Evaluation of the Role of Prostaglandins in Radiation-induced Mucositis
This study will evaluate the role of cyclooxygenase pathways in radiation-induced and chemoradiation-induced mucositis.
Cancer of the Head and Neck
|Study Design:||Observational Model: Case-Only
Time Perspective: Prospective
|Official Title:||A Pilot Study to Evaluate the Role of Cyclooxygenase Pathway in Radiation Therapy and Chemoradiation Therapy Induced Mucositis in Head and Neck Cancer Patients|
- Salivary levels of PGE2 and PGI2 during and after radiotherapy [ Time Frame: 10 weeks after initiation of therapy ] [ Designated as safety issue: No ]
- Observed mucositis during and after radiotherapy [ Time Frame: 10 weeks after initiation of radiotherapy ] [ Designated as safety issue: No ]
- Patient reports of oral pain during and after radiation therapy [ Time Frame: 10 weeks after initiation of radiotherapy ] [ Designated as safety issue: No ]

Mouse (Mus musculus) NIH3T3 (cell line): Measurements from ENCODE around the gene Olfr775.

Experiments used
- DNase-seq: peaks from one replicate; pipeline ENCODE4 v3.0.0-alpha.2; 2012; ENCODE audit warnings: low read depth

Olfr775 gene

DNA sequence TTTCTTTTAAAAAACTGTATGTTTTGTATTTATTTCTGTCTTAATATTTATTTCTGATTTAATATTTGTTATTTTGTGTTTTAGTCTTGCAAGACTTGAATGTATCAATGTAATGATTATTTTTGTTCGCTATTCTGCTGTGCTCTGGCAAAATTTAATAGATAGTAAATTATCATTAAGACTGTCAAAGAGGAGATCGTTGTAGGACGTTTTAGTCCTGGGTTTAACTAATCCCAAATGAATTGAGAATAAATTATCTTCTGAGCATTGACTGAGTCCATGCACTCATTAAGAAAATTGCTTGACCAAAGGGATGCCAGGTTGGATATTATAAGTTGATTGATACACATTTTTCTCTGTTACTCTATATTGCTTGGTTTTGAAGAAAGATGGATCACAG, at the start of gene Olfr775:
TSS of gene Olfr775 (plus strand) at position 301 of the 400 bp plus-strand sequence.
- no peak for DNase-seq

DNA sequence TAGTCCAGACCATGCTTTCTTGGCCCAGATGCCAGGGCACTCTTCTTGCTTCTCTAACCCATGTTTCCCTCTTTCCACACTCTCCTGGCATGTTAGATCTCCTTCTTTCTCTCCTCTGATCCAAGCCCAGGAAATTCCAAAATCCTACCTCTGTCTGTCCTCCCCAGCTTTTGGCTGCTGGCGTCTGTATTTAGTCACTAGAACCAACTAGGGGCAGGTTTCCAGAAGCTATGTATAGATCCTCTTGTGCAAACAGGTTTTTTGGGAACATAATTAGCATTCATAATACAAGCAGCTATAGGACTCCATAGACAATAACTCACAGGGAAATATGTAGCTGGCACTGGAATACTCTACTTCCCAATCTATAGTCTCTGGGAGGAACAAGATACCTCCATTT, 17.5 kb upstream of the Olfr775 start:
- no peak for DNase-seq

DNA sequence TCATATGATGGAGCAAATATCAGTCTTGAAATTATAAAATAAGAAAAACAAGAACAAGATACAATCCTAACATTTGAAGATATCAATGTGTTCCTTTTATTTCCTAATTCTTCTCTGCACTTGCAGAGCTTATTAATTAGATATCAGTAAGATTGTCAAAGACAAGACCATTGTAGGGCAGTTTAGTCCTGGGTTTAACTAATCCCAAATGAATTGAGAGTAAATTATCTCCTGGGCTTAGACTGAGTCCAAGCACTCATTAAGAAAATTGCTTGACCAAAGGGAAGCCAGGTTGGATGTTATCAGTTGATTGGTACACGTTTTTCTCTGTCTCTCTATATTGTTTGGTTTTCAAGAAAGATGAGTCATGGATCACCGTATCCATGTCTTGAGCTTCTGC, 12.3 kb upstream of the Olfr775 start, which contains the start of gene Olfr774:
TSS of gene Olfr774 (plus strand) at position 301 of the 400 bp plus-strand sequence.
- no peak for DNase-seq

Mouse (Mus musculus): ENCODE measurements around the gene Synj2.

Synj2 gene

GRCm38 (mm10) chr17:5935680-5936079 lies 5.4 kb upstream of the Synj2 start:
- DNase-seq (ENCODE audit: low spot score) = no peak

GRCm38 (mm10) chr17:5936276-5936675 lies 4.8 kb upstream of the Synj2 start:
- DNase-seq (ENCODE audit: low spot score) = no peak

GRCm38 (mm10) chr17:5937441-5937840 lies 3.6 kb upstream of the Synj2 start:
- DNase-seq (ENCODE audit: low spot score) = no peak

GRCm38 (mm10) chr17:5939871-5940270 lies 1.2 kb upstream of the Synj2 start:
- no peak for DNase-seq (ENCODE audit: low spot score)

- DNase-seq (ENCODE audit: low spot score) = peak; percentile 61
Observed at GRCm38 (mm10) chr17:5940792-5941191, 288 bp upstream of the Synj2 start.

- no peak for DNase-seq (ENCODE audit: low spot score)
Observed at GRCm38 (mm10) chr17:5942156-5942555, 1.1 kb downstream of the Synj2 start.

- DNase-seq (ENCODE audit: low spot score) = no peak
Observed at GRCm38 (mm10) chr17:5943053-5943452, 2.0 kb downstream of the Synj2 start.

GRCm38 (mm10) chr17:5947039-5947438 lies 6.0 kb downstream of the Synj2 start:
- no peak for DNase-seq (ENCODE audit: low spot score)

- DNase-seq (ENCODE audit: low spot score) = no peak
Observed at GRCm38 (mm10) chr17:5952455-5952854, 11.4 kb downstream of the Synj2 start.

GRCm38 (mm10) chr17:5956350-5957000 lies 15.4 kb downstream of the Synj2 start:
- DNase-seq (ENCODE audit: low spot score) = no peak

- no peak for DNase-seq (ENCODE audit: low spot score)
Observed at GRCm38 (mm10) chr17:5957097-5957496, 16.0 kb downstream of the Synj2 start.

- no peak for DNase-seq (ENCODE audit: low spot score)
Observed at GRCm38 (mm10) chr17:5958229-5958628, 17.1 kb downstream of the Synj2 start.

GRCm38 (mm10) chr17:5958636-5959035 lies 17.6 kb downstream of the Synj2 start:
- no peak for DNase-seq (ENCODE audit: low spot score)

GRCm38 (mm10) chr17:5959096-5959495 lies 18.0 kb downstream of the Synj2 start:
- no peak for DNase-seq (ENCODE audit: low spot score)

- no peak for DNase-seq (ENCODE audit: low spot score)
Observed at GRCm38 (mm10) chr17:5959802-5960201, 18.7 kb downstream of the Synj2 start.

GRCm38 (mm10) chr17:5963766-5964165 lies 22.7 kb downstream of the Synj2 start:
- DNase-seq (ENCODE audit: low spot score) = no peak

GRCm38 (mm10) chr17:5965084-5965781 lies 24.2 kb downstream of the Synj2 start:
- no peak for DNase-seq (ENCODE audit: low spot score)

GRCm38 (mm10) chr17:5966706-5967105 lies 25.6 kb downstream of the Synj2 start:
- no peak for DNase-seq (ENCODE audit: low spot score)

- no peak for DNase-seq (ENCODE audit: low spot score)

Biospecimen Retention: None Retained
Saliva will be collected at 4 time points before, during, immediately after, and several weeks after radiotherapy for head and neck cancer.
|Study Start Date:||December 2010|
|Study Completion Date:||September 2012|
|Primary Completion Date:||September 2012 (Final data collection date for primary outcome measure)|
Patients receiving radiotherapy or chemoradiotherapy for head and neck cancer
Oral mucositis is a significant toxicity of radiation therapy and chemoradiation therapy in head and neck cancer patients. However the mechanisms that induce such mucositis are not completely understood. Previous work evaluating mucositis in bone marrow transplant patients has suggested that prostaglandin levels may be associated with the appearance of mucositis.
The present study will measure the levels in saliva of the prostaglandins PGE2 and PGI2 before, during, immediately after, and several weeks after radiotherapy for head and neck cancer. These salivary levels will be correlated with clinical observation of mucositis and patient reporting of pain levels.
Improved understanding of the mechanism of mucositis may lead to the development of more effective targeted agents to prevent this problem.
|United States, Vermont|
|Fletcher Allen Health Care|
|Burlington, Vermont, United States, 05401|
|Principal Investigator:||Claire Verschraegen, MD||University of Vermont/Fletcher Allen Health Care|